Beginning in July 2020, I became a regular contributor to Wisconsin Outdoor News (WON) in "From The Little Cabin In The Woods" column.
This article was published in the WON June 16, 2023, issue.
Last July, I got an email from Steve Hall, the Texas Parks and Wildlife Department (TPWD)
Hunter Education Coordinator, inviting me to participate in the keynote speaker for the 30th Anniversary of the Texas Becoming an Outdoors-Woman program.
“It would be like old times -ehhh? 30 years went by fast -sheesh!” he wrote.
Well, this would come during the first Wisconsin turkey season, my preferred time slot. However, how could I turn down an eloquent invitation like this?
Texas was a very early state to adopt the Becoming an Outdoors-Woman program, weekend workshops that introduce women to the outdoors, started as an outreach activity of the UWSP College of Natural Resources in 1991.
Steve Hall teaching turkey calling at Texas BOW.
Sometime in the spring of 1993, I flew down to Austin to help plan an October workshop at Lake Brownwood. On the appointed morning, Steve picked me up at my hotel, for the trip to his office, where I would meet the department director, Andy Sansom. This was followed by lunch with Marilyn Oshman, the owner of a chain of sporting goods stores in Texas, and Sue King, a legend in women’s shotgunning. The purpose of the lunch was for these women to meet me and to buy into the concept of the workshops. When the lunch and all the necessary politicking was over, Director Sansom took me aside.
“What do you want from us?” he asked. I took this to mean he was wondering what snake oil I might be selling.
“I want you to help me put on a safe and fun weekend that introduces women to the outdoors,” I answered. “It will take a lot of effort and equipment. The out-of-pocket costs will be covered by my grants and a small fee the women will pay. If you like what happens, I will give you written permission to use the name and you are free to do the workshops on your own.”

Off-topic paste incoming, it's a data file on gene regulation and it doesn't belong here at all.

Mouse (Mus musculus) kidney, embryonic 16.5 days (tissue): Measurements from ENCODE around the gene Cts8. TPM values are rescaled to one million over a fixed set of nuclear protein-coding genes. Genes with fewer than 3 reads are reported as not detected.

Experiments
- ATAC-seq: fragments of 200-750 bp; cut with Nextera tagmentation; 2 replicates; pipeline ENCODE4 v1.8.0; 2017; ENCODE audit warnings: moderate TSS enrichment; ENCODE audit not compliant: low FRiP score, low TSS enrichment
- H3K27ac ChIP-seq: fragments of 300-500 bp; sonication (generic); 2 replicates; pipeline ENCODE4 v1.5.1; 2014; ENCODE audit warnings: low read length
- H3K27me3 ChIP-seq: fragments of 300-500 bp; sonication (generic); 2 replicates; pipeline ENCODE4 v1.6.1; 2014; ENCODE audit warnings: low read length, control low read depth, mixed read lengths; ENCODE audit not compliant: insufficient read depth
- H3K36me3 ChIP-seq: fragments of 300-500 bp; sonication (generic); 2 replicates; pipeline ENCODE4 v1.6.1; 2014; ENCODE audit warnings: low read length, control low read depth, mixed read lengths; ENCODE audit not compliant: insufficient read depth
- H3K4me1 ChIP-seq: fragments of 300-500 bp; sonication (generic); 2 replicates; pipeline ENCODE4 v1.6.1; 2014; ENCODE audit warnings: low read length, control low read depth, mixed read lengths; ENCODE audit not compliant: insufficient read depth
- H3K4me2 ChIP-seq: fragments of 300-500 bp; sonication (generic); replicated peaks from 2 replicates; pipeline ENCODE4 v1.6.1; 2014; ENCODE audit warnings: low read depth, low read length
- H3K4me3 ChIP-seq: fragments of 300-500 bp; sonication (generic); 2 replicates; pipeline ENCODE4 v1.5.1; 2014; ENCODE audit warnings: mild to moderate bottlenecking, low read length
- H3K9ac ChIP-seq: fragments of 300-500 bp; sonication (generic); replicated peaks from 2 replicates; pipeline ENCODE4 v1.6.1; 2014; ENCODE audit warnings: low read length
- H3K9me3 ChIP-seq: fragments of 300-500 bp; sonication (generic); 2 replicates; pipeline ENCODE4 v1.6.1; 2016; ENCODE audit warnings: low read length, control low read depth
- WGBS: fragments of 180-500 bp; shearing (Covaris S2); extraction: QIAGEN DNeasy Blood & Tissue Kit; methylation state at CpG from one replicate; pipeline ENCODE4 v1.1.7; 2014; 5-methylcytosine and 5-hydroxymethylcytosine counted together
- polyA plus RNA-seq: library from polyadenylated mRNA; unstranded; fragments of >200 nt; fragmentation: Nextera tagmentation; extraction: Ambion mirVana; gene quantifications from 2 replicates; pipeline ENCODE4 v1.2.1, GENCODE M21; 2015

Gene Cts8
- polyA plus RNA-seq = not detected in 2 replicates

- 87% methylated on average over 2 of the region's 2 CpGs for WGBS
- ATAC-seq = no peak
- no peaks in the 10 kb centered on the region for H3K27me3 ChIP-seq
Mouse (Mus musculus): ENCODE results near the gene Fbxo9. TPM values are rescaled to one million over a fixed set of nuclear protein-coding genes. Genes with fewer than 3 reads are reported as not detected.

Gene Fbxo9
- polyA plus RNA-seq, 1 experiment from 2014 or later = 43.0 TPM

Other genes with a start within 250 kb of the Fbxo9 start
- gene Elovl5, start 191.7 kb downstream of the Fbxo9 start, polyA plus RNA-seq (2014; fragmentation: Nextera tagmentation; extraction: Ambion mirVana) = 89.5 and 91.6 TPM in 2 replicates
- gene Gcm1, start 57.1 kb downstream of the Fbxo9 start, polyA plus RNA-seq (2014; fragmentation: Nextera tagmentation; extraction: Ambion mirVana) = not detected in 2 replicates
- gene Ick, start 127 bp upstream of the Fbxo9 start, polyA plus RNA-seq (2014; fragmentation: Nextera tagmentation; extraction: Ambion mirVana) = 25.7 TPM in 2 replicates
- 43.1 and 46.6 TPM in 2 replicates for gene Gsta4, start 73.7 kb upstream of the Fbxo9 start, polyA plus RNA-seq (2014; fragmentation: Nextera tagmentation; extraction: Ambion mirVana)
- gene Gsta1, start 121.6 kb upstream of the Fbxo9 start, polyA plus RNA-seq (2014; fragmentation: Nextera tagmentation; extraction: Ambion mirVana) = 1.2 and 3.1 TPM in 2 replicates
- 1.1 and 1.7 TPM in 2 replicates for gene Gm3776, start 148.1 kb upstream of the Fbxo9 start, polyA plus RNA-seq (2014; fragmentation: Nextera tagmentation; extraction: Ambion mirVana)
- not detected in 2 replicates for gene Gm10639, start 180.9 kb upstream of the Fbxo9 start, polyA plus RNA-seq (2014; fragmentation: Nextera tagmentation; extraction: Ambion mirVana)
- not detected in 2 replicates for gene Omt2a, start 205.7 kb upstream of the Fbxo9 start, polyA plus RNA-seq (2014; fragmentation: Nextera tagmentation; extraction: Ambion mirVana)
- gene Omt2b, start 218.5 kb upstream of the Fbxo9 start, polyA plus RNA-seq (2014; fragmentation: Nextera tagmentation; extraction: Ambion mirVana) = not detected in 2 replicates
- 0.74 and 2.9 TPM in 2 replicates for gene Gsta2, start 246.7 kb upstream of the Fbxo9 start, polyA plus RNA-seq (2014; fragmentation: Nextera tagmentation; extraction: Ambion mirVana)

He agreed, with only one request. He wanted mountain biking included in the itinerary. Done and done.
The morning activities had put our plan to tour the 4-H camp at Lake Brownwood off track. The camp is a 2–3-hour drive from Austin.
“Take the state plane,” he offered, as Steve Hall’s jaw almost hit the pavement.
So, we boarded a small plane. I do not know enough about planes to say what kind. This was exciting. These Texas folks were going to be fun to work with. At one point the pilot let me fly the plane. What a hoot! Hopefully, no one from the FAA will read this.
It was a great workshop. The facilities were spectacular. The Texas hospitality was predictably gracious. The instructors were wonderful. On Saturday night, the conservation wardens came with their mobile kitchen and cooked dinner for the group. That was awesome.
Texas Parks and Wildlife has kept up the tradition of excellent workshops for 30 years. Steve and I have become friends. From afar, through Facebook and Christmas letters, we watched each other’s families grow up. From time to time, we have had reason to work on other projects together. It did feel like “old times” when he picked me up in Austin to head back to Lake Brownwood. We laughed over many stories from that original workshop.